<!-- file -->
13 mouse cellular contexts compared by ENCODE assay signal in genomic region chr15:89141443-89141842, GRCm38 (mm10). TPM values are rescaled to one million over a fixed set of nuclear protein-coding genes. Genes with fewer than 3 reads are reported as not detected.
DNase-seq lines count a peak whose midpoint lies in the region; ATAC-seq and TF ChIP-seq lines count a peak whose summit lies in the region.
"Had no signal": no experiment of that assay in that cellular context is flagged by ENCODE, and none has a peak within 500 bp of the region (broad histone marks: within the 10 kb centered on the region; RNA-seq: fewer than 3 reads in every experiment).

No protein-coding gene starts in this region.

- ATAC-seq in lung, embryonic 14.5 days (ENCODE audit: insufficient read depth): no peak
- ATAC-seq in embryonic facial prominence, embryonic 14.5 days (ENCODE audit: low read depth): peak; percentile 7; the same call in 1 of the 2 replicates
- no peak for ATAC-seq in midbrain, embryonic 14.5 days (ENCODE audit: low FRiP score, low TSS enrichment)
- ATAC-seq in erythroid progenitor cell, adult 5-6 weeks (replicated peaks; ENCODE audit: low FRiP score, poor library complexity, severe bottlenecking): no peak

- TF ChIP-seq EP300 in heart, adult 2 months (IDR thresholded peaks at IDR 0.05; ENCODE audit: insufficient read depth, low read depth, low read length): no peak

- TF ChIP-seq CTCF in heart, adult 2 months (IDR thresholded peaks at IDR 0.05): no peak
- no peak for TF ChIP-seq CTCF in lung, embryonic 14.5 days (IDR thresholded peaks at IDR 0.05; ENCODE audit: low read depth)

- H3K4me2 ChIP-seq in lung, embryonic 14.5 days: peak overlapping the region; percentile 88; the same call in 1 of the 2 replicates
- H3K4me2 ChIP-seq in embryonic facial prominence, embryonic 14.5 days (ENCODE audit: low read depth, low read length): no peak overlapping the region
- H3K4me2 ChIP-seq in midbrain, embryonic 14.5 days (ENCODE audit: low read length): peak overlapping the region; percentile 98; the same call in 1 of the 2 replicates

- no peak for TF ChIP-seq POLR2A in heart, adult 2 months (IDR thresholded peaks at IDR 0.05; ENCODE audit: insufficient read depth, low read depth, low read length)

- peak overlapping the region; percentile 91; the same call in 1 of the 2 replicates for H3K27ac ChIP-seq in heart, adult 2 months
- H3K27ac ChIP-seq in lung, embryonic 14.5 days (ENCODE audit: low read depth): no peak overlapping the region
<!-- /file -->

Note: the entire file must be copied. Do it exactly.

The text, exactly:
13 mouse cellular contexts compared by ENCODE assay signal in genomic region chr15:89141443-89141842, GRCm38 (mm10). TPM values are rescaled to one million over a fixed set of nuclear protein-coding genes. Genes with fewer than 3 reads are reported as not detected.
DNase-seq lines count a peak whose midpoint lies in the region; ATAC-seq and TF ChIP-seq lines count a peak whose summit lies in the region.
"Had no signal": no experiment of that assay in that cellular context is flagged by ENCODE, and none has a peak within 500 bp of the region (broad histone marks: within the 10 kb centered on the region; RNA-seq: fewer than 3 reads in every experiment).

No protein-coding gene starts in this region.

- ATAC-seq in lung, embryonic 14.5 days (ENCODE audit: insufficient read depth): no peak
- ATAC-seq in embryonic facial prominence, embryonic 14.5 days (ENCODE audit: low read depth): peak; percentile 7; the same call in 1 of the 2 replicates
- no peak for ATAC-seq in midbrain, embryonic 14.5 days (ENCODE audit: low FRiP score, low TSS enrichment)
- ATAC-seq in erythroid progenitor cell, adult 5-6 weeks (replicated peaks; ENCODE audit: low FRiP score, poor library complexity, severe bottlenecking): no peak

- TF ChIP-seq EP300 in heart, adult 2 months (IDR thresholded peaks at IDR 0.05; ENCODE audit: insufficient read depth, low read depth, low read length): no peak

- TF ChIP-seq CTCF in heart, adult 2 months (IDR thresholded peaks at IDR 0.05): no peak
- no peak for TF ChIP-seq CTCF in lung, embryonic 14.5 days (IDR thresholded peaks at IDR 0.05; ENCODE audit: low read depth)

- H3K4me2 ChIP-seq in lung, embryonic 14.5 days: peak overlapping the region; percentile 88; the same call in 1 of the 2 replicates
- H3K4me2 ChIP-seq in embryonic facial prominence, embryonic 14.5 days (ENCODE audit: low read depth, low read length): no peak overlapping the region
- H3K4me2 ChIP-seq in midbrain, embryonic 14.5 days (ENCODE audit: low read length): peak overlapping the region; percentile 98; the same call in 1 of the 2 replicates

- no peak for TF ChIP-seq POLR2A in heart, adult 2 months (IDR thresholded peaks at IDR 0.05; ENCODE audit: insufficient read depth, low read depth, low read length)

- peak overlapping the region; percentile 91; the same call in 1 of the 2 replicates for H3K27ac ChIP-seq in heart, adult 2 months
- H3K27ac ChIP-seq in lung, embryonic 14.5 days (ENCODE audit: low read depth): no peak overlapping the region